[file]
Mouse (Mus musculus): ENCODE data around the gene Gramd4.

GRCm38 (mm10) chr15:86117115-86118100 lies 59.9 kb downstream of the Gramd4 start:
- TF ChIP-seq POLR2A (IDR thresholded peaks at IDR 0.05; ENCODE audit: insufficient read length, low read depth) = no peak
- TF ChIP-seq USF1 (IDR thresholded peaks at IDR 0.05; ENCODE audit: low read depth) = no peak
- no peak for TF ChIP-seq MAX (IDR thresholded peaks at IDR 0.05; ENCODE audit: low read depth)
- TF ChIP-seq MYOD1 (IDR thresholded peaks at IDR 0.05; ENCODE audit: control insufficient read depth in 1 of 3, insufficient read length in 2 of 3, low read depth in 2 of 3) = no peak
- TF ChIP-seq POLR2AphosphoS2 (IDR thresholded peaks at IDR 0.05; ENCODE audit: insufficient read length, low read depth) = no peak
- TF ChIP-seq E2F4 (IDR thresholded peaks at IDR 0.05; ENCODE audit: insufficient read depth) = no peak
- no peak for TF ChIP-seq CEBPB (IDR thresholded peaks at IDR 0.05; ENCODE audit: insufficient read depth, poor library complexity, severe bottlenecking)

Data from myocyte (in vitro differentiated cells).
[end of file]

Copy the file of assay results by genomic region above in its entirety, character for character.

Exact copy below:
Mouse (Mus musculus): ENCODE data around the gene Gramd4.

GRCm38 (mm10) chr15:86117115-86118100 lies 59.9 kb downstream of the Gramd4 start:
- TF ChIP-seq POLR2A (IDR thresholded peaks at IDR 0.05; ENCODE audit: insufficient read length, low read depth) = no peak
- TF ChIP-seq USF1 (IDR thresholded peaks at IDR 0.05; ENCODE audit: low read depth) = no peak
- no peak for TF ChIP-seq MAX (IDR thresholded peaks at IDR 0.05; ENCODE audit: low read depth)
- TF ChIP-seq MYOD1 (IDR thresholded peaks at IDR 0.05; ENCODE audit: control insufficient read depth in 1 of 3, insufficient read length in 2 of 3, low read depth in 2 of 3) = no peak
- TF ChIP-seq POLR2AphosphoS2 (IDR thresholded peaks at IDR 0.05; ENCODE audit: insufficient read length, low read depth) = no peak
- TF ChIP-seq E2F4 (IDR thresholded peaks at IDR 0.05; ENCODE audit: insufficient read depth) = no peak
- no peak for TF ChIP-seq CEBPB (IDR thresholded peaks at IDR 0.05; ENCODE audit: insufficient read depth, poor library complexity, severe bottlenecking)

Data from myocyte (in vitro differentiated cells).